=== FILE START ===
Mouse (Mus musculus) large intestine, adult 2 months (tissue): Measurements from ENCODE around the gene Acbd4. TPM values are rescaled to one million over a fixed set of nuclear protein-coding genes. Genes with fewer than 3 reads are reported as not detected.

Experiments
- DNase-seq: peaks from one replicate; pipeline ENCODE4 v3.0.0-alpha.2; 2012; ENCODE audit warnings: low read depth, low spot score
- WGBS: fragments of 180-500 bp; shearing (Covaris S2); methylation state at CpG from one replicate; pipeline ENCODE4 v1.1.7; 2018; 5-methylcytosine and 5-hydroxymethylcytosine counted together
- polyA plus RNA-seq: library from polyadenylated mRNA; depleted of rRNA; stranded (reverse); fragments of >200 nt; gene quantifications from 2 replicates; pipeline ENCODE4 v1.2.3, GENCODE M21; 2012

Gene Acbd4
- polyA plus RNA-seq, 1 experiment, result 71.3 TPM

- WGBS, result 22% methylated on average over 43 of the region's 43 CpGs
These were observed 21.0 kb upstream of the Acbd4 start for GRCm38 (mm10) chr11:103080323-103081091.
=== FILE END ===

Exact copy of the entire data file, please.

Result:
Mouse (Mus musculus) large intestine, adult 2 months (tissue): Measurements from ENCODE around the gene Acbd4. TPM values are rescaled to one million over a fixed set of nuclear protein-coding genes. Genes with fewer than 3 reads are reported as not detected.

Experiments
- DNase-seq: peaks from one replicate; pipeline ENCODE4 v3.0.0-alpha.2; 2012; ENCODE audit warnings: low read depth, low spot score
- WGBS: fragments of 180-500 bp; shearing (Covaris S2); methylation state at CpG from one replicate; pipeline ENCODE4 v1.1.7; 2018; 5-methylcytosine and 5-hydroxymethylcytosine counted together
- polyA plus RNA-seq: library from polyadenylated mRNA; depleted of rRNA; stranded (reverse); fragments of >200 nt; gene quantifications from 2 replicates; pipeline ENCODE4 v1.2.3, GENCODE M21; 2012

Gene Acbd4
- polyA plus RNA-seq, 1 experiment, result 71.3 TPM

- WGBS, result 22% methylated on average over 43 of the region's 43 CpGs
These were observed 21.0 kb upstream of the Acbd4 start for GRCm38 (mm10) chr11:103080323-103081091.